>> Lukas: This thing is totally gonna try to import this on me.
>> Lukas: And so this is, as well, this is a lot more descriptive than just create. So just looking at this code you're like, what's happening?

Well, we're adding a project. And because we are going to send in a project,
>> Lukas: We are going to have a payload.
>> Lukas: Which is going to be of type Project.
>> Lukas: Does this make sense? So we're creating a strongly typed action object that has a type, which is also pulling from the enum.

And then because we're passing in a payload, and modifying with an access modifier, then due to constructor assignment, it's assigning it to, when this gets instantiated, the concrete instance. Then it will also have a payload property on that, makes sense? All right, and then from here, what we are going to do is we're going to create a unit type.

>> Lukas: And so we'll go AddProject.
>> Lukas: And let me go with SelectProject, and I'll create that in a second. But then what we'll would do,
>> Lukas: Is, now this is something that somebody like said you have to explain and express the detail what's happening here. I would just say, I'm kind of understand but typically, is if you reference project actions, you can basically reference multiple specific things kind of behind that unit.

>> Lukas: And if somebody who is in or a TypeScript expert wants to comment or clarify that, that would be totally fine but-
>> Speaker 2: It's just a type. It's saying that it can be this type or that type.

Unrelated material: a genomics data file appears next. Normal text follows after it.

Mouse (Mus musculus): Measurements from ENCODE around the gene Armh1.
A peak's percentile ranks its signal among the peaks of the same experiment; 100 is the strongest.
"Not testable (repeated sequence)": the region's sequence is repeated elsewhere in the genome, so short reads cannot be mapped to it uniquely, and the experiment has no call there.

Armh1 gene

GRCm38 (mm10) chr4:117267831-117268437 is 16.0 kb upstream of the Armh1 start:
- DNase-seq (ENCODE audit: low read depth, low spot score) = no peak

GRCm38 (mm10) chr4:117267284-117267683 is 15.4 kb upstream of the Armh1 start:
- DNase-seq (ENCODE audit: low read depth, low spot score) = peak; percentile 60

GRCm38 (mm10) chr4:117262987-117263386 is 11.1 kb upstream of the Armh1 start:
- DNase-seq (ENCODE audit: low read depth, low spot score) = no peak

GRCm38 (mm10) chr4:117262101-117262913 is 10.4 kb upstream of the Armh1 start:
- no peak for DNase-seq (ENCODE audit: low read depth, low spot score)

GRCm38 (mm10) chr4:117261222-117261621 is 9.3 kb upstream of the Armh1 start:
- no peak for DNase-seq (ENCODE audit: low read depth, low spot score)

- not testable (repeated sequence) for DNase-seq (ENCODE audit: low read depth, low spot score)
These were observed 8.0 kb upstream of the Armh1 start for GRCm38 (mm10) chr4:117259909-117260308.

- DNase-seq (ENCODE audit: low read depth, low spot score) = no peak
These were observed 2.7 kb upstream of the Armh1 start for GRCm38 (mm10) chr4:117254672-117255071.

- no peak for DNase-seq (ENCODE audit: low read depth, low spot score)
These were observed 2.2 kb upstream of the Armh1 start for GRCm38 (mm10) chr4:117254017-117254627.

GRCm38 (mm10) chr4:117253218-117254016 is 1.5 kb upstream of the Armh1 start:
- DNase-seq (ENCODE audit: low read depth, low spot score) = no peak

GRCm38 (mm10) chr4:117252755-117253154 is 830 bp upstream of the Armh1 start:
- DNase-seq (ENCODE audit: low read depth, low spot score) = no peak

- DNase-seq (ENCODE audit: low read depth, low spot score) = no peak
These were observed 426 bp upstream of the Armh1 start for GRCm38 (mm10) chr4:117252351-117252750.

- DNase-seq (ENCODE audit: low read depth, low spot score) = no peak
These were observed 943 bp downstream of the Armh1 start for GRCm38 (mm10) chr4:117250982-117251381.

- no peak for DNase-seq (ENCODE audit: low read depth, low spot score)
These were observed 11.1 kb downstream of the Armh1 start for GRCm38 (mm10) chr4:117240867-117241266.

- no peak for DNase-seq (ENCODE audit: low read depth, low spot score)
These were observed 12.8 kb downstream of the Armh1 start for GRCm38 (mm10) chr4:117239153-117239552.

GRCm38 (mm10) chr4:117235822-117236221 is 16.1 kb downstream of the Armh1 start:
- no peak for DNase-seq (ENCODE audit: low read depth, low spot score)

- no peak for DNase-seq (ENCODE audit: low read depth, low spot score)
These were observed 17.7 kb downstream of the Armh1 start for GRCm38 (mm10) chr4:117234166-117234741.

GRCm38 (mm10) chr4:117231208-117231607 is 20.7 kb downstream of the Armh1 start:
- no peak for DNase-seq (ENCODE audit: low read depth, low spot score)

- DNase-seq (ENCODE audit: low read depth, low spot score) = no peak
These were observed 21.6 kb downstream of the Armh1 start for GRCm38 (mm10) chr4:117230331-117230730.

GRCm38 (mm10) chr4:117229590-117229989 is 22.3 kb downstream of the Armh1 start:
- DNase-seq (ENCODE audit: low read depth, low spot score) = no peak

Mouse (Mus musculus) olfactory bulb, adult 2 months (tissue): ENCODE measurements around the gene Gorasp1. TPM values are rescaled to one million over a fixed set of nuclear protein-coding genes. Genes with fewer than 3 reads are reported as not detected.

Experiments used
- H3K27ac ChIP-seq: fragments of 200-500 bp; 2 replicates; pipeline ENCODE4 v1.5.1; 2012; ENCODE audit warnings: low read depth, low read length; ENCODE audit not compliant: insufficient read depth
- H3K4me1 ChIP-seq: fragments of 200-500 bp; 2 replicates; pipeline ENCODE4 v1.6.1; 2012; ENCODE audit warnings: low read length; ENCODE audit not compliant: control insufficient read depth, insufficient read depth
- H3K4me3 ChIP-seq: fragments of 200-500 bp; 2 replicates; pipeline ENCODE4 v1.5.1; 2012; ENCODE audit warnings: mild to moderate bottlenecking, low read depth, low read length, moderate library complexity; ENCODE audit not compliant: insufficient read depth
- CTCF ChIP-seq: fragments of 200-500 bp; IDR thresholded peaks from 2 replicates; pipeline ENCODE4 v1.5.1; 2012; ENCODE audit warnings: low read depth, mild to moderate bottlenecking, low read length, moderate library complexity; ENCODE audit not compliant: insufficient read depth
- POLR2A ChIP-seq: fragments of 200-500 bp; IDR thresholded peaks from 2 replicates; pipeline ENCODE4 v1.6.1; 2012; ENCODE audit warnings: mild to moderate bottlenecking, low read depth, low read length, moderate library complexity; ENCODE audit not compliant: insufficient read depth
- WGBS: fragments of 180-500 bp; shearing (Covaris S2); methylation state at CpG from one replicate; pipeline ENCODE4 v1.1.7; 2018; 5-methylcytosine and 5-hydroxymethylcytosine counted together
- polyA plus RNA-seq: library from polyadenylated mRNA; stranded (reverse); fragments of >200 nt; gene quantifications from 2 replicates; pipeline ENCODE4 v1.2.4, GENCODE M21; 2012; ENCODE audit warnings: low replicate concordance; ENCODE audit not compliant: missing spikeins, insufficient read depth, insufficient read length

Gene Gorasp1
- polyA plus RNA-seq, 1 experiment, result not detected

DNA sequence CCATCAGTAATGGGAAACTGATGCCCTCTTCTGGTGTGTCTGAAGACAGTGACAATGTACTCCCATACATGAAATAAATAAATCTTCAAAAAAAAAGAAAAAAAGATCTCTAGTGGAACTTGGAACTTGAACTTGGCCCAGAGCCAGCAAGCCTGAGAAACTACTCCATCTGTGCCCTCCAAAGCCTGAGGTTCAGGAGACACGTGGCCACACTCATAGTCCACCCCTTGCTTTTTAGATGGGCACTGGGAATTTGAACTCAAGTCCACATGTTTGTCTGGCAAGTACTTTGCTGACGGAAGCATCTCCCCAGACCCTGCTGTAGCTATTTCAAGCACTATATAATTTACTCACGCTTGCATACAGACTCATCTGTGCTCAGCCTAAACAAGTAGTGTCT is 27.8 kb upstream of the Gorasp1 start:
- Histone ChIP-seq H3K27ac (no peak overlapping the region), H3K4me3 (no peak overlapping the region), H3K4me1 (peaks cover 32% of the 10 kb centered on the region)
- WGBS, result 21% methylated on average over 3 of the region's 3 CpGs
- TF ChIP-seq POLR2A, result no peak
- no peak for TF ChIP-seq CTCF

>> Lukas: Yeah, so that's what I kind of figured. This or this or this, and so when you-

>> Speaker 2: Or type, excuse me.
>> Lukas: So, this will be ProjectActionTypes.
>> Lukas: Did I spell this wrong?
>> Speaker 2: Projects.
>> Lukas: Projects.
>> Lukas: Why I'm still not seeing it. ProjectSelected [LAUGH] Naming things are hard.
>> Lukas: That was a little head nod to you my friend, it was like why did they call it select?

Why didn't they just call it query? And I agree.
>> Lukas: Okay, so we have two actions, let's go ahead, I'm going to just burn through and do two more.
>> Lukas: UpdateProject.
>> Lukas: DeleteProject.
>> Lukas: DeleteProject.
>> Lukas: I think we're good here.
>> Lukas: And we'll go down here and,
>> Lukas: I really hate that that just happened.

>> Lukas: I don't like that it's not in order. UpdateProject.
>> Lukas: I'm just going to import myself into myself.
>> Lukas: Super awesome.
>> Lukas: All right, so now we have created these four action objects, let's go ahead and let's just expose these two the barrel roll. Cuz we're gonna need them inside of our application.

So let's go export,
>> Lukas: /lib/state/,
>> Lukas: I was so close.
>> Lukas: There we go. And so we'll go,
>> Lukas: SelectProject, AddProject,
>> Lukas: UpdateProject,
>> Lukas: DeleteProject. And so, now we just taken care of that now, it's going to be available for our consumption inside of our projects feature.